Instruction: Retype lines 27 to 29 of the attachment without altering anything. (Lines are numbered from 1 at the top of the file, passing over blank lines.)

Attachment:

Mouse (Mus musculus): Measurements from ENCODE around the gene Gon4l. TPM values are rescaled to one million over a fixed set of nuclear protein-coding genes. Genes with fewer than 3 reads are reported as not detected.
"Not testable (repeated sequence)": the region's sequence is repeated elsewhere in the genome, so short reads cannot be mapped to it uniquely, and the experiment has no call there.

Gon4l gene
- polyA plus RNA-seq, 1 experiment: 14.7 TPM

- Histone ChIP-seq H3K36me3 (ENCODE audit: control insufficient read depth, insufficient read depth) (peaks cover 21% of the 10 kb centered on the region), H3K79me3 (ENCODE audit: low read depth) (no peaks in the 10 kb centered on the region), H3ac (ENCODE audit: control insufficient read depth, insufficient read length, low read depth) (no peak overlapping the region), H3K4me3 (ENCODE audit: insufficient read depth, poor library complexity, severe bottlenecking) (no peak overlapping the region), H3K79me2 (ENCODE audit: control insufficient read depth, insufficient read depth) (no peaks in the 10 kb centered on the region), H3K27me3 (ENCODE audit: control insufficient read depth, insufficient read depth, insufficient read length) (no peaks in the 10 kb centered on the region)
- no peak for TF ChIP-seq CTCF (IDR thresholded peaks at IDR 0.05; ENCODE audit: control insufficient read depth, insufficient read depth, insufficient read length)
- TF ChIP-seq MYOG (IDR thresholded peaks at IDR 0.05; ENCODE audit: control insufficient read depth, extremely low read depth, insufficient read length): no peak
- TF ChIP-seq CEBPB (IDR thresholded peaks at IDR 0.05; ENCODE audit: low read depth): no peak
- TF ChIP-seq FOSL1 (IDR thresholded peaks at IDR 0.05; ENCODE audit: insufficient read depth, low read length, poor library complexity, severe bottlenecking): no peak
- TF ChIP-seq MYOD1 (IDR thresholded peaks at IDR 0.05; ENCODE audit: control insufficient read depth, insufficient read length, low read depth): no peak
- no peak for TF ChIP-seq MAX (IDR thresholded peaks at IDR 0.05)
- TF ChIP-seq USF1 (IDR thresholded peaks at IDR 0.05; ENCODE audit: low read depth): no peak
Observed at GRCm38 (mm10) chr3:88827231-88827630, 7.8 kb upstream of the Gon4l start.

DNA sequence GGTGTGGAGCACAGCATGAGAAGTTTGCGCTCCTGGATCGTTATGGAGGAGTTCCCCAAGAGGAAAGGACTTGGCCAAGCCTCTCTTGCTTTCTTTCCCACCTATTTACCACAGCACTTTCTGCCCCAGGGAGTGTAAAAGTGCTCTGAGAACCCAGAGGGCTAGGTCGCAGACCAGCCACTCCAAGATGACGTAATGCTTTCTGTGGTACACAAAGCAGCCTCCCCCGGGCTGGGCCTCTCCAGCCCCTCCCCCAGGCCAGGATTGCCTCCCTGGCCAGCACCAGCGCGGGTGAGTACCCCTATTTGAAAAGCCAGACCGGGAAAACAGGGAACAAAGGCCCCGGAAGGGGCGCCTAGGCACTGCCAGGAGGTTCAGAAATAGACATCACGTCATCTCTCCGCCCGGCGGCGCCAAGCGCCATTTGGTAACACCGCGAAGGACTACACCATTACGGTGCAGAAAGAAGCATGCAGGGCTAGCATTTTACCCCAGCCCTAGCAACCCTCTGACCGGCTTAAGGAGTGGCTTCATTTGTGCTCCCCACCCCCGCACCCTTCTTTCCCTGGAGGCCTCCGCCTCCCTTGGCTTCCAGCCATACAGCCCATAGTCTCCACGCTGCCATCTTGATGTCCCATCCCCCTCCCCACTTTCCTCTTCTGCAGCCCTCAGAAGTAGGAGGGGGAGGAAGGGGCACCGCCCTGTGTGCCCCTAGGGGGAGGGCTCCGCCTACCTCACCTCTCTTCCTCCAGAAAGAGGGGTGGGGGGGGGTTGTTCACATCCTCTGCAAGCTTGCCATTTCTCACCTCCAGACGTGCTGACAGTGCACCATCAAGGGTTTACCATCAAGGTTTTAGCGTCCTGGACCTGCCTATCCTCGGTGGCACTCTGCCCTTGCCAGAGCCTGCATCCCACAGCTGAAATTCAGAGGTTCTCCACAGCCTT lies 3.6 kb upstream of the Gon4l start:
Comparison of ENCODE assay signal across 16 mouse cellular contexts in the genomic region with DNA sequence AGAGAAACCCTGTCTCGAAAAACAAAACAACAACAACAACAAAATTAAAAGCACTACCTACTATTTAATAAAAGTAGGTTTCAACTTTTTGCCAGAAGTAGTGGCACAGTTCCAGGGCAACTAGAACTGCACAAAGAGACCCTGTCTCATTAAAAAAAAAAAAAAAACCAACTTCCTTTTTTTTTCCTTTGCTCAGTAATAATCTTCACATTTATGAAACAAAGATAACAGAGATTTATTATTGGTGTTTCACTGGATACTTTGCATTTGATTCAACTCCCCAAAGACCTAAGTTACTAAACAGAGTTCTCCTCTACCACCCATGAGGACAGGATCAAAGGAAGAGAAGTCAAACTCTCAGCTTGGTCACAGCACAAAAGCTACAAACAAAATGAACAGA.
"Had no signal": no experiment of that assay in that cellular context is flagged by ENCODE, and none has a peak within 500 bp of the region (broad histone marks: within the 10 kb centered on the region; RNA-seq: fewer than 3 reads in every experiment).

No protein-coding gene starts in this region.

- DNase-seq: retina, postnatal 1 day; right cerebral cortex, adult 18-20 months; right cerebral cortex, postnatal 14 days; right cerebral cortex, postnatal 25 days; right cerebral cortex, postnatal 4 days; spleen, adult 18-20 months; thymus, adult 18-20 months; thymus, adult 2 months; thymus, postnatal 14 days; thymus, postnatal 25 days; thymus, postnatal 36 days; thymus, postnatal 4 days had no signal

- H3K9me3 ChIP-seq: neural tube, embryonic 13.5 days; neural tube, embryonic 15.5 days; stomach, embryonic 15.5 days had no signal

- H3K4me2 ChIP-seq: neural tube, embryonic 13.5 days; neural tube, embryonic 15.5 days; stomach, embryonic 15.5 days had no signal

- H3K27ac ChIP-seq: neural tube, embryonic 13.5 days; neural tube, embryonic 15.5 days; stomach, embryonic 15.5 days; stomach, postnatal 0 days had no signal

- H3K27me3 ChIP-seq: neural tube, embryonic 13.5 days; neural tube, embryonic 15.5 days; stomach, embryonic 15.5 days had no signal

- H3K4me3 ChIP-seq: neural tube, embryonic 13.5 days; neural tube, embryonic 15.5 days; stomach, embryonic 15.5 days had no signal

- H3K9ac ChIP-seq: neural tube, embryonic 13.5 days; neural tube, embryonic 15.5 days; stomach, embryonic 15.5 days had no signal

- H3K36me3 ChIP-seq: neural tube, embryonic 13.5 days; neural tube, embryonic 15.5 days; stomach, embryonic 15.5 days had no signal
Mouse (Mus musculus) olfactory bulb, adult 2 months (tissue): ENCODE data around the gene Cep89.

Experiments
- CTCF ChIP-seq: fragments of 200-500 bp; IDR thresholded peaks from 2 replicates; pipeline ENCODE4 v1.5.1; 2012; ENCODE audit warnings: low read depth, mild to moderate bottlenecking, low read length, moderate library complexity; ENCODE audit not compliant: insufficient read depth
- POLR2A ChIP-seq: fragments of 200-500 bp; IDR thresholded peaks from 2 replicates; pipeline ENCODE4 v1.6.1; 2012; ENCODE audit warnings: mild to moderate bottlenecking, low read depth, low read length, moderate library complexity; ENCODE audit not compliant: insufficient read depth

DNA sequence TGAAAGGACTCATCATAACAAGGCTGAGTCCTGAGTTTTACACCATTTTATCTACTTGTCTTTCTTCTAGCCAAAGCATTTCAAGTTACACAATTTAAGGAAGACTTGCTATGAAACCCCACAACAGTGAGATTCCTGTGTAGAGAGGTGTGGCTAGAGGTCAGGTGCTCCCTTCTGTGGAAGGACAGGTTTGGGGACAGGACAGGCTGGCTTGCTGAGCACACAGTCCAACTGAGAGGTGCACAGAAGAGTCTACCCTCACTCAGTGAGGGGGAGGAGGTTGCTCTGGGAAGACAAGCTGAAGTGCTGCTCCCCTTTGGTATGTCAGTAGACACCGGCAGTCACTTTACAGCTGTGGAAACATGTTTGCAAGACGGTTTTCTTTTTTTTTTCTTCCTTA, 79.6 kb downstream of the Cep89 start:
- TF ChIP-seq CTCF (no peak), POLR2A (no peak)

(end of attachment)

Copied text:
Experiments
- CTCF ChIP-seq: fragments of 200-500 bp; IDR thresholded peaks from 2 replicates; pipeline ENCODE4 v1.5.1; 2012; ENCODE audit warnings: low read depth, mild to moderate bottlenecking, low read length, moderate library complexity; ENCODE audit not compliant: insufficient read depth
- POLR2A ChIP-seq: fragments of 200-500 bp; IDR thresholded peaks from 2 replicates; pipeline ENCODE4 v1.6.1; 2012; ENCODE audit warnings: mild to moderate bottlenecking, low read depth, low read length, moderate library complexity; ENCODE audit not compliant: insufficient read depth